When dealing with these challenges and sometimes unexpected circumstances, I found the need to adapt to be a very eye-opening experience. I appreciated the way it trained me to get used to being more flexible for any future career I might possibly have. Sometimes meetings had to be rescheduled and work was pushed back, but keeping in touch with my supervisors and remaining transparent made it easy. If unforeseen circumstances stunted our progress, we quickly prepared for another meeting date and time and stayed dedicated to our schedule as best as we could. Having a great work team and being a strong link in that team help any workplace challenges pass with little issue.
What mentorship did you receive from your supervisors to help you progress in your field of interest?
Recently, especially with the helpful supervisors I’ve had, I learned that it’s ok to be more open with questions and concerns. In the workplace, more efficient employees make sure they understand everything clearly before attempting to tackle projects and tasks, and it’s important to understand this.
Still, I’d have to say my favorite piece of advice from my supervisor was to “keep on writing”. He told me to persist in what I’m good at, hone those skills, and continuously dish out ideas and products until I get the hang of creating great work. He made me understand that as long as I keep putting myself out there and showing people what I can do, I’ll eventually get to where I want to be. As someone who struggled with a more fixed mindset growing up, (in work and in school), this internship was definitely a part of my growth into a dedicated, zealous, and hard-working student and employee.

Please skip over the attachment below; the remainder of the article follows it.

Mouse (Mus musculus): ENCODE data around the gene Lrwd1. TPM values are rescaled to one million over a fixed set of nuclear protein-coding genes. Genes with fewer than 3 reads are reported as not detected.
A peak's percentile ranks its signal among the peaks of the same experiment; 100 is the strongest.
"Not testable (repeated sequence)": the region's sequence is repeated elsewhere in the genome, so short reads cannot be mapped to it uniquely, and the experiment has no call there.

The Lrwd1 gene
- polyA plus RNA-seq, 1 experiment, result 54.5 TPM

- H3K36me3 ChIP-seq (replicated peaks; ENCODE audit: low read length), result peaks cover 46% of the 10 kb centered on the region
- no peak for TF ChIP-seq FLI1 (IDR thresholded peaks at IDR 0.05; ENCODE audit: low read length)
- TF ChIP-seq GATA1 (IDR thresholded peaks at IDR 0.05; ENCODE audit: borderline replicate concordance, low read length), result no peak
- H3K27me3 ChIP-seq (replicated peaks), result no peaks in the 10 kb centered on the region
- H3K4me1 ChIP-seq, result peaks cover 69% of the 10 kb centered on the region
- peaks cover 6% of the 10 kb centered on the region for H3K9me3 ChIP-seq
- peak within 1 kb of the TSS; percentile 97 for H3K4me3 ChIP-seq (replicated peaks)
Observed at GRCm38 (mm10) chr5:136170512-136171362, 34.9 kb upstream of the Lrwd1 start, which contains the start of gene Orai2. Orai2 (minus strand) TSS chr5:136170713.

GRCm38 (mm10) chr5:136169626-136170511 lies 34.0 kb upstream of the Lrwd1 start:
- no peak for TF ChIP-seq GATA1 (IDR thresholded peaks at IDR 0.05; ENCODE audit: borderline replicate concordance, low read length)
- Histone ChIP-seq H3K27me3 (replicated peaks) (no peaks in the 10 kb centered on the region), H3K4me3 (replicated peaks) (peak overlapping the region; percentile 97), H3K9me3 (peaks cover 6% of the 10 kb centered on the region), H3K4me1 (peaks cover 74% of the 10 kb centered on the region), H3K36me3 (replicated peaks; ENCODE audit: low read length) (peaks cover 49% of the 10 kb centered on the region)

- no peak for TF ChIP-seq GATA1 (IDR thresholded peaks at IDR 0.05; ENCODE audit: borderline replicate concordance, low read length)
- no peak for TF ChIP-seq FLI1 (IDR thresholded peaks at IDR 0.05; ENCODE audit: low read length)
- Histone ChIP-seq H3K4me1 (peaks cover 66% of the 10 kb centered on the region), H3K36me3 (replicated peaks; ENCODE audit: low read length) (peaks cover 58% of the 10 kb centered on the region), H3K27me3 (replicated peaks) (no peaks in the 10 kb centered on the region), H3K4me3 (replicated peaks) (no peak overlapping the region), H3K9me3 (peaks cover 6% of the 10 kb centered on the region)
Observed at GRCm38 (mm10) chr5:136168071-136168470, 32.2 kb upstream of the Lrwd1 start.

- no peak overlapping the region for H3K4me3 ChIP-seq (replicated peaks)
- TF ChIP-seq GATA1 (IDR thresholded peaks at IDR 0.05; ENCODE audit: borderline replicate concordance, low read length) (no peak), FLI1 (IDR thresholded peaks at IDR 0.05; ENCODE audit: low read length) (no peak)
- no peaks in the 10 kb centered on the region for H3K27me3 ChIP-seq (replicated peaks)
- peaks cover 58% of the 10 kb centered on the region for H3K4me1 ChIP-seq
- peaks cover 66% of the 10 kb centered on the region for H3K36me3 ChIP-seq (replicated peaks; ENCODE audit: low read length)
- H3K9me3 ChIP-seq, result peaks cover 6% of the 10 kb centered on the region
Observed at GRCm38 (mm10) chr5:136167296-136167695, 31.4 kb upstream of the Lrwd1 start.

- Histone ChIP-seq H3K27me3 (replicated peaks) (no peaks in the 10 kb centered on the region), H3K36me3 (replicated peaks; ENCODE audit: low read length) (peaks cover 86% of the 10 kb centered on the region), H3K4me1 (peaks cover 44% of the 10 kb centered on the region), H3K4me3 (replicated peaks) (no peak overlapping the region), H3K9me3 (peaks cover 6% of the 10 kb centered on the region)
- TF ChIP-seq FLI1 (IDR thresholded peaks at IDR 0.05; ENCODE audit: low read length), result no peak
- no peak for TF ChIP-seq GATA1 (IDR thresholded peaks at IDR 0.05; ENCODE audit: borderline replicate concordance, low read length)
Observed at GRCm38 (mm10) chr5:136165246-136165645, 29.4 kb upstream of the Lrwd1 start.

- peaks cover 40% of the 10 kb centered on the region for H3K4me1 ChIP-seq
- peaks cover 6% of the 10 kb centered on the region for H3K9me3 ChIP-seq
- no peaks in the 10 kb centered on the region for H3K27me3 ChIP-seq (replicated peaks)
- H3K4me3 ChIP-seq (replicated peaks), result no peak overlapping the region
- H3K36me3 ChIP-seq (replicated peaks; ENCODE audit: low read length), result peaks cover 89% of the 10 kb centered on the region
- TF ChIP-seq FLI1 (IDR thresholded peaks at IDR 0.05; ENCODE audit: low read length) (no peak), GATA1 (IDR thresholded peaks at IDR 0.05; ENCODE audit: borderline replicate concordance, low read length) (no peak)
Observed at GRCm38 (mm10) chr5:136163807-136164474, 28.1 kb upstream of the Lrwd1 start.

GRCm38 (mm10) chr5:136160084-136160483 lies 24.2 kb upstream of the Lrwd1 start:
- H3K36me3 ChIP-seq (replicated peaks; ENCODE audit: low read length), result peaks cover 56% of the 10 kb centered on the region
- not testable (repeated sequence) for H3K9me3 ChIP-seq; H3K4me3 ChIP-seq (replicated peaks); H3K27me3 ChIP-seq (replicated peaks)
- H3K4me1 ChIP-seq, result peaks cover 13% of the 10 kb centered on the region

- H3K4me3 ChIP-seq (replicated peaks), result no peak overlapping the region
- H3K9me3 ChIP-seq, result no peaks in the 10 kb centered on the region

How do you feel after having completed the remote Journalism & Media internship?
After completing this internship, I feel much more empowered to be successful in my field. Now, I understand the workings behind a journalist, who is supporting them from every position, and that there are many more parts to the industry than just finding and writing a good story. I think it was very eye-opening to see what I’d be getting into as an aspiring public relations director, which ties closely with journalism. Overall, I feel much more prepared and sure of my career choice!
How can I get started?
Our step-by-step guide on how it works provides you with more information on how to get started. The process is user friendly and there are two options you can take to get the ball rolling.
If you’re unsure of which internship program is right for you, you can simply check availability to submit an enquiry which will help us to point you in the right direction. If you want to chat over the phone, you can also find our full contact information here.
If you already have an idea of what you want to do, and when you want to do it, you can submit your application. It doesn’t cost anything and won’t take more than 5 minutes. However, your formal expression of interest provides the foundation for us to help you take the next steps.